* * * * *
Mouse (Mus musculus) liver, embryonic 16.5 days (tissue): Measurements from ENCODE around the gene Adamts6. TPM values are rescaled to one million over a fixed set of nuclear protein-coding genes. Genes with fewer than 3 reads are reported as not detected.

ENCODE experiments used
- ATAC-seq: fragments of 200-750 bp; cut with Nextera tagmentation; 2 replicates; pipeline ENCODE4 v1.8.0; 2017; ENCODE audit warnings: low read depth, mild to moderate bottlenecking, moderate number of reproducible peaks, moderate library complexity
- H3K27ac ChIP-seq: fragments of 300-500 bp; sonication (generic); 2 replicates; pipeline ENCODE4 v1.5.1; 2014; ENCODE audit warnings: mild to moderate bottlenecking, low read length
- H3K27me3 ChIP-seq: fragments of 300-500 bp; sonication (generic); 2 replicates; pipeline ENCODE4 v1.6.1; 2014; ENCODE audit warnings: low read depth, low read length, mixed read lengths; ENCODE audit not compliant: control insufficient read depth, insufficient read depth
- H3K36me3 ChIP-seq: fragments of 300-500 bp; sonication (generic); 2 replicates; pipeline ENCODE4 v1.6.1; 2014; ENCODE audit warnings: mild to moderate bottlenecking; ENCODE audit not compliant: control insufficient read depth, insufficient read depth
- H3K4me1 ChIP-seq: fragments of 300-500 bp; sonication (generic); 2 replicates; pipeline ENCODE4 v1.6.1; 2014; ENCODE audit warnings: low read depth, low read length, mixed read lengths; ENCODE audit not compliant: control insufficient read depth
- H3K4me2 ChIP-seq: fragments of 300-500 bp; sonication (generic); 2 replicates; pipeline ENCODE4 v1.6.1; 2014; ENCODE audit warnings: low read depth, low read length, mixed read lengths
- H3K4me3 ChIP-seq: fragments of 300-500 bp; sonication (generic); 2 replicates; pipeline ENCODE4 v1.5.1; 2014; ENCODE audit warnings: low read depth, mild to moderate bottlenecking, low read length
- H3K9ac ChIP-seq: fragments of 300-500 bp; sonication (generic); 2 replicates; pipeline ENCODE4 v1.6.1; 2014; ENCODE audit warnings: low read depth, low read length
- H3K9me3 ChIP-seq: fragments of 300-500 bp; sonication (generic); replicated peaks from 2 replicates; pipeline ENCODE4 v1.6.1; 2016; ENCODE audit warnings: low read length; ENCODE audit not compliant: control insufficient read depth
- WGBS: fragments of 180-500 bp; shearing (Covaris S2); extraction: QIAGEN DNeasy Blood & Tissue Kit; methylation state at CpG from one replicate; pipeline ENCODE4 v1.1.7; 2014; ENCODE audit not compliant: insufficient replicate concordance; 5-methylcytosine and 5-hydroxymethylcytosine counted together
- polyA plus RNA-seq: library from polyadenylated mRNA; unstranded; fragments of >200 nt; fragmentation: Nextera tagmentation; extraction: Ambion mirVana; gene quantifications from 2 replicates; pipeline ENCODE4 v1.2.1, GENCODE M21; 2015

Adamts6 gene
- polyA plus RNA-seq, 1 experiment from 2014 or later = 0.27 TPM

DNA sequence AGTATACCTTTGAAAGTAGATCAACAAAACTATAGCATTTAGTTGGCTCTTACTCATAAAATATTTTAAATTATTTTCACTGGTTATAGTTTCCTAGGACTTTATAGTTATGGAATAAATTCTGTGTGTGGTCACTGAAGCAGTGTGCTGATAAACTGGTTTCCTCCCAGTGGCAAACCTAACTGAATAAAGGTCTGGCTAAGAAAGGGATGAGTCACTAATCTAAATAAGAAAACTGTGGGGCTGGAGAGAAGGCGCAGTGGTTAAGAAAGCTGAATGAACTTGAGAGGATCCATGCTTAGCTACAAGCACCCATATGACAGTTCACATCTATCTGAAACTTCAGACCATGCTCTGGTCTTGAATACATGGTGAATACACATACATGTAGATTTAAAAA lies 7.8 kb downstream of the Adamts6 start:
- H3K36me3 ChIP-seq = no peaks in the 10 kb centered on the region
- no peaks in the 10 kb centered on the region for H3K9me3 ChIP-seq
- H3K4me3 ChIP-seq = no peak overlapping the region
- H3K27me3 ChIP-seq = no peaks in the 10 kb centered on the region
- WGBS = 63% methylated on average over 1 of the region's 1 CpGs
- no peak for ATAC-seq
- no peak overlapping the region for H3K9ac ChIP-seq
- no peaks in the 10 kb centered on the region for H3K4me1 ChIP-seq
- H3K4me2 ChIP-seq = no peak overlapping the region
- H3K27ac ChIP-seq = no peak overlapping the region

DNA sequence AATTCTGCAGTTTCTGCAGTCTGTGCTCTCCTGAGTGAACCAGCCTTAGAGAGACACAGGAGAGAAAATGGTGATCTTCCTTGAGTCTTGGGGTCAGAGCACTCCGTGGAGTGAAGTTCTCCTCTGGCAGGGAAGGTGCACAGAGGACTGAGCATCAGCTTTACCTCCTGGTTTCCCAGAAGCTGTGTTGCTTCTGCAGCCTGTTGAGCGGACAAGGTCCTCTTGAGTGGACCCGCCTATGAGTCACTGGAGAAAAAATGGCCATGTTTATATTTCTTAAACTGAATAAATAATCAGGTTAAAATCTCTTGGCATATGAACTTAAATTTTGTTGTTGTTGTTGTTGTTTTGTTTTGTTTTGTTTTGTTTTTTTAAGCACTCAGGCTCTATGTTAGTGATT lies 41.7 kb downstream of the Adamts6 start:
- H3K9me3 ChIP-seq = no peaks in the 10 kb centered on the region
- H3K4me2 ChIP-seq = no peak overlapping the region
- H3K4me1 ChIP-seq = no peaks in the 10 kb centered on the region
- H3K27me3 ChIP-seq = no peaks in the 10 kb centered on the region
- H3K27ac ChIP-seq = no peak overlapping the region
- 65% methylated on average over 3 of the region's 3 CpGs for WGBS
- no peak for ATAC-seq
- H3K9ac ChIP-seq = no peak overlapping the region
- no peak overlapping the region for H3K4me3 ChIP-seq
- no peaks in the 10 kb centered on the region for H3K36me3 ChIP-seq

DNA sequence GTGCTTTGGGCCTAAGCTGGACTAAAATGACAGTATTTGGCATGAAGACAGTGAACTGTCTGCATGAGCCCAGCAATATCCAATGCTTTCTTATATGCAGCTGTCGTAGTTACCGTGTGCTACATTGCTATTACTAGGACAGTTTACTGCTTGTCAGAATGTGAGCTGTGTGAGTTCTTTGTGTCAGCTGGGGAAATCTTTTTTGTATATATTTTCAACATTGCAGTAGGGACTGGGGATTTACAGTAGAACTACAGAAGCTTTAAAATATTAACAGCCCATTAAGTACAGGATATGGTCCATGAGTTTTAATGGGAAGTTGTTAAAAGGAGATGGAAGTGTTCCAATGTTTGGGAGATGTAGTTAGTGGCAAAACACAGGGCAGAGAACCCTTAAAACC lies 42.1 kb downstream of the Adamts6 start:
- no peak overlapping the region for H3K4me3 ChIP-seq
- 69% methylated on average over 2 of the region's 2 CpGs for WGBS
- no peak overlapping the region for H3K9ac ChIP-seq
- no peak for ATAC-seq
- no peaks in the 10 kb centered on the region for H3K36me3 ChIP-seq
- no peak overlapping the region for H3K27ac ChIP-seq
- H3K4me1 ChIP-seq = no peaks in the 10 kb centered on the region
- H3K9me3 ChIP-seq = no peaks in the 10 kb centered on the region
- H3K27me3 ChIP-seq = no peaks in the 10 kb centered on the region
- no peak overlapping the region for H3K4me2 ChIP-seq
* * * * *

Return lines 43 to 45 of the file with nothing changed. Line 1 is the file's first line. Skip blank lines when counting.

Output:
- no peaks in the 10 kb centered on the region for H3K36me3 ChIP-seq
- no peak overlapping the region for H3K27ac ChIP-seq
- H3K4me1 ChIP-seq = no peaks in the 10 kb centered on the region